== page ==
Jon Lebkowsky on Thu, 27 Dec 2007 22:17:45 +0100 (CET)

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Re: <nettime> Critique of the "Semantic Web"

On Dec 27, 2007 3:20 AM, Scot Mcphee <> wrote:

>> My point actually was not that there would be a danger in the  Semantic
>> Web to confuse the two Nettimes (since avoiding such ambiguities as
>> opposed conventional full text queries is its very design objective),
>> but quite the opposite: That with its goal of unambiguous
>> categorization, it reduces, or even fails to acknowledge, the  cultural
>> complexity of the phenomena it references.
>> Even after reading Reto's precise counter arguments and explanations I
>> still agree with Florian's evaluation of the Semantic Web project.  What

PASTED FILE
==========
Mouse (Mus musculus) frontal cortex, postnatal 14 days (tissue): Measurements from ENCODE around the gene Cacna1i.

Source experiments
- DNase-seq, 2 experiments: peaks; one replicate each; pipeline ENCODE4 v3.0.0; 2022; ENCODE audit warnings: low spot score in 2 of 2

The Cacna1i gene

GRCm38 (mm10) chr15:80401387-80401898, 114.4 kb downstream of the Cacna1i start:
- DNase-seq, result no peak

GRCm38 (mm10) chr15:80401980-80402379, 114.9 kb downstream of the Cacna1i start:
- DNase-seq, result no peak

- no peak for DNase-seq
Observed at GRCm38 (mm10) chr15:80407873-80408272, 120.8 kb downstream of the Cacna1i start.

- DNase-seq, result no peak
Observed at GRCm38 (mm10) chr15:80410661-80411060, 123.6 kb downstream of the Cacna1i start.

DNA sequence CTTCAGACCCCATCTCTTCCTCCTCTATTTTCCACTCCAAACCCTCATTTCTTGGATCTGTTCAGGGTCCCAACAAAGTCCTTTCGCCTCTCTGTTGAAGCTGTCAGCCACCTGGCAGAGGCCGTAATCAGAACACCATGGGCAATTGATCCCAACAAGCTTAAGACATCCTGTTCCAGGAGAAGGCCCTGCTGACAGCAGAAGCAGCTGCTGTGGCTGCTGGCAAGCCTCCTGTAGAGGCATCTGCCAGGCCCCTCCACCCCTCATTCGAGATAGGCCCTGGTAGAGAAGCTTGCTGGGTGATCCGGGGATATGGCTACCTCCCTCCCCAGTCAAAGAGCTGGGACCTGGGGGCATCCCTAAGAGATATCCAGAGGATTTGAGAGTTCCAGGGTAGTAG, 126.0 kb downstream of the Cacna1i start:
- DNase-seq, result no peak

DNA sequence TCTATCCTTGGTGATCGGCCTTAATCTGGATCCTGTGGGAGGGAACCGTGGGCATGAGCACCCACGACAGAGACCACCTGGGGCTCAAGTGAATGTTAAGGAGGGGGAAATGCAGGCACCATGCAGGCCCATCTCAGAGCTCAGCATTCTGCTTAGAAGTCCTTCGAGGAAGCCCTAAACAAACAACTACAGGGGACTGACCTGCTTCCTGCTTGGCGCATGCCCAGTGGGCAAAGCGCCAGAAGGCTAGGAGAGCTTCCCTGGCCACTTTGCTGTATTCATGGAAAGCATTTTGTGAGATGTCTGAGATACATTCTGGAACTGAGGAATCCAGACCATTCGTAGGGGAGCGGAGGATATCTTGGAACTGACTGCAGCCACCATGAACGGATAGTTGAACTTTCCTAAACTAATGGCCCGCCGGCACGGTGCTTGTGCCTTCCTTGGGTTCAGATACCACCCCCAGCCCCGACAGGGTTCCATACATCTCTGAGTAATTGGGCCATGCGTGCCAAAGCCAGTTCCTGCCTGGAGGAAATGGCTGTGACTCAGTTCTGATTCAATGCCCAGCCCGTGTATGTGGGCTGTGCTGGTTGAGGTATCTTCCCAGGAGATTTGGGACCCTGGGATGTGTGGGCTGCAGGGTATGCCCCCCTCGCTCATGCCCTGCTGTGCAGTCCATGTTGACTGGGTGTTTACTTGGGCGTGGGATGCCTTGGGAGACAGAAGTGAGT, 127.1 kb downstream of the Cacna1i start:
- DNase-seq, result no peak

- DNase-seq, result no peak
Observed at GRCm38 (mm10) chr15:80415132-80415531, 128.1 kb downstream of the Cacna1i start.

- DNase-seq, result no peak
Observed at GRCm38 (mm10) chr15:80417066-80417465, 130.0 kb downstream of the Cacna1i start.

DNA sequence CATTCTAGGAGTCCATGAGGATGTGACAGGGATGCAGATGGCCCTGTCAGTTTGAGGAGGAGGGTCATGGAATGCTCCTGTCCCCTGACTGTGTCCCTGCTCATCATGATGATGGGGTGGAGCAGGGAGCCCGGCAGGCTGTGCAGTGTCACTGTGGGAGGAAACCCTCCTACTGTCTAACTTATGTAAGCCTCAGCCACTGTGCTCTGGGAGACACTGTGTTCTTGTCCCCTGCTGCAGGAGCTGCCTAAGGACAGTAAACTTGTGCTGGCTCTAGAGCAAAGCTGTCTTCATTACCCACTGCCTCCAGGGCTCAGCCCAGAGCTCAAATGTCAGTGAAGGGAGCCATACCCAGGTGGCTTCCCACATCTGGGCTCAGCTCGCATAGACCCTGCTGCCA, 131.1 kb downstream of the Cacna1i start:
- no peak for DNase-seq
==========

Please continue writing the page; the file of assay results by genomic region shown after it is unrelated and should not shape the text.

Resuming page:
>> I actually don't see is why Florian insists that the notion of  ontology
>> as used in the domain of the semantic web  is so different from the  use
>> in philosophy.  Fr
> What I don't understand why they don't just use the word "taxonomy".
> Isn't that what it is? Indexing and classifying. Sounds like a bunch
> of butterflies and insects pinned into a glass cabinet to me. Or does
> the word somehow conjure unwanted notions of enlightenment gentlemen
> doing exactly that - and it's an unwanted comparison that Florian
> makes, much to their discomfort.

Ontology has a different meaning in a geek context than in a philosophical
context, where it refers to an ultimate model of reality/being. A computer
ontology is a data model for a specific domain that describes the concepts
within that domain and their relationships. To Marianne's point, though the
terms are related conceptually, in practice computer ontology is different
from philosophical ontology in ways that are relevant to this discussion.
An ontology for the sematic web would not have the same cultural impact as
an ontology that attempts to describe reality (with an inherent cultural

~ Jon L.

Jon Lebkowsky
Polycot Associates


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